Last edited: May 4, 2022
  10. A-58

    A-58 Cool Dude

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    I've read in Stanton's WW2 Order of Battle (yeah I know that he's been discredited a bit, but that book is chock full of details) that most US infantry divisions in the ETO had both an anti-tank battalion and a tank battalion attached to them. Since the US Army only had 16 armored divisions in the ETO (none in the PTO by the way), those independent tank battalions freed up the armored divisions from allotting their armored sub-units to beef up support for local infantry units


    It's been awhile since I've flipped through that book, might have to go dig it up for old times sake.
     
    Last edited: May 5, 2022
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  11. Carronade

    Carronade Ace

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    At war's end the ETO had 15 armored, 42 infantry, and 3 airborne divisions on the Continent, plus 13th Airborne in England. A couple of divisions were in rear areas or besieging German garrisons in French ports. I've seen figures of 39 independent tank battalions and 54 TD, approximately one tank battalion for each front-line infantry division and one TD for each division of any type. Of course they weren't always evenly distributed; the OOB in Macdonald's A Time for Trumpets, about the Battle of the Bulge, credits one infantry division, I think the 1st, with one tank, two TD, and two AA battalions attached.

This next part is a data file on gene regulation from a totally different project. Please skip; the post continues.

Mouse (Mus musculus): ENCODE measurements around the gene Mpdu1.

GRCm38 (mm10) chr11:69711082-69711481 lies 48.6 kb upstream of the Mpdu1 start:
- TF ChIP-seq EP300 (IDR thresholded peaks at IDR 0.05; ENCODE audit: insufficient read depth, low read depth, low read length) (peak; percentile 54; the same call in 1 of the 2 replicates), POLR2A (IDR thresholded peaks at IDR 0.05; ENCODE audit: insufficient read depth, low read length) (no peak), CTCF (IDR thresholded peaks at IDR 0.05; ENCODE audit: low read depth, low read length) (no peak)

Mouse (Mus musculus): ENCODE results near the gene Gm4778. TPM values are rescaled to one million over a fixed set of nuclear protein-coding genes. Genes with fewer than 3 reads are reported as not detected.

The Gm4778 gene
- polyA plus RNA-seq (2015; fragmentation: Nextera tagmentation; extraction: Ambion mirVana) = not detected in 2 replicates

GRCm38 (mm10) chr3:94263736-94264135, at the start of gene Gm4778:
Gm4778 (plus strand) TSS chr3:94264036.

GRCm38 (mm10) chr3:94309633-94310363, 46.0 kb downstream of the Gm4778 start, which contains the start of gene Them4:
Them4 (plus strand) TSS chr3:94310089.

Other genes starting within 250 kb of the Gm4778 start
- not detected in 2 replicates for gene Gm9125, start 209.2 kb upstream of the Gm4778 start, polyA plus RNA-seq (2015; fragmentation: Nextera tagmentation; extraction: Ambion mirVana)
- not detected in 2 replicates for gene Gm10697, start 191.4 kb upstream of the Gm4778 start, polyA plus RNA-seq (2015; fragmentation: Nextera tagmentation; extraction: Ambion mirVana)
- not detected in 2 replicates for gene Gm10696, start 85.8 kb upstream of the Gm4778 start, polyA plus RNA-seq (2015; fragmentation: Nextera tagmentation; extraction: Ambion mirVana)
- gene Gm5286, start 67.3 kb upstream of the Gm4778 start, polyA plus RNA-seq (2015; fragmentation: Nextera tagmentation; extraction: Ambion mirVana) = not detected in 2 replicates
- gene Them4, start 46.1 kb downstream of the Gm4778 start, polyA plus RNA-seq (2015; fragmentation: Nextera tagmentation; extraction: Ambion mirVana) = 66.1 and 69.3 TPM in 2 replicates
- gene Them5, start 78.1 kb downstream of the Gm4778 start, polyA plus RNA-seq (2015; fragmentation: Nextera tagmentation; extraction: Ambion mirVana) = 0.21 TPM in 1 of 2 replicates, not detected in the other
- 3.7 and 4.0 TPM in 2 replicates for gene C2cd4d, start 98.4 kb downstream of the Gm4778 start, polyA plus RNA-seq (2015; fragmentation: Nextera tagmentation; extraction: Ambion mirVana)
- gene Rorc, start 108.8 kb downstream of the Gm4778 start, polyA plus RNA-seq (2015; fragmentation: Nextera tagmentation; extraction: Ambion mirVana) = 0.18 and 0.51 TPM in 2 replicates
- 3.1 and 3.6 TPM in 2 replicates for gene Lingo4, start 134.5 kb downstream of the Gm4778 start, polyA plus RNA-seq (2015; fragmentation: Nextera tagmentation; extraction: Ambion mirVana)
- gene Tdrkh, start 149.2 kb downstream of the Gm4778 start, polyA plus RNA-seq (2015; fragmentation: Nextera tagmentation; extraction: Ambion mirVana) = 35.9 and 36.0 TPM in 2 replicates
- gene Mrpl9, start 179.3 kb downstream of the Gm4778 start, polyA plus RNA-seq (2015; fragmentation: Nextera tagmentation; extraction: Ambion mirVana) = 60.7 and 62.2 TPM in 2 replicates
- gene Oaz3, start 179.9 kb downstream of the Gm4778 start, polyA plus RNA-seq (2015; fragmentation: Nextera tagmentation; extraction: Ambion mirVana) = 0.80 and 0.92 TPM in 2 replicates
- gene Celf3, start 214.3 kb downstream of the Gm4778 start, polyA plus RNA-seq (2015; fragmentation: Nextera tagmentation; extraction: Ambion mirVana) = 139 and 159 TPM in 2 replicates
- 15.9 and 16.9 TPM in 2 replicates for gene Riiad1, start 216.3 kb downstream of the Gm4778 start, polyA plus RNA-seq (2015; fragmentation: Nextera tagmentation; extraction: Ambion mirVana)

Italy/MTO had 1st Armored, five infantry, and 10th Mountain divisions; don't have any info on attached battalions.
     
  12. Slipdigit

    Slipdigit Good Ol' Boy Staff Member WW2|ORG Editor

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    Yes, there are a few mistakes in it, but I am not surprised, given the scope of the work. Overall, it is better than any other similar work.
     
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  13. GunSlinger86

    GunSlinger86 Well-Known Member

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    I read that book. It seems US forces fought back better in the first days, as most documentaries lay it out that the US forces were completely overwhelmed and beaten in the first few days.
     
  14. Kai-Petri

    Kai-Petri Kenraali

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    Not sure if you mean late 1944 but in North Africa and Normandy I think the lesson was rough but learnt for later battles.
     
  15. GunSlinger86

    GunSlinger86 Well-Known Member

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    I'm referencing the book mentioned by the other poster, it's about the Battle of the Bulge, and it provides details of tough and effective American resistance to the German attack in the first few days, when most sources state that the US had no change in the beginning of that offensive.
     
  16. Kai-Petri

    Kai-Petri Kenraali

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    It must have been tough. The German idea was to push through with Volksgrenadier troops but failed and had to use the tanks to push through the first line. That meant the loss of armoured reserves although the low amount of fuel meant that they were all the time in trouble Another good example of good fighting is Bastogne.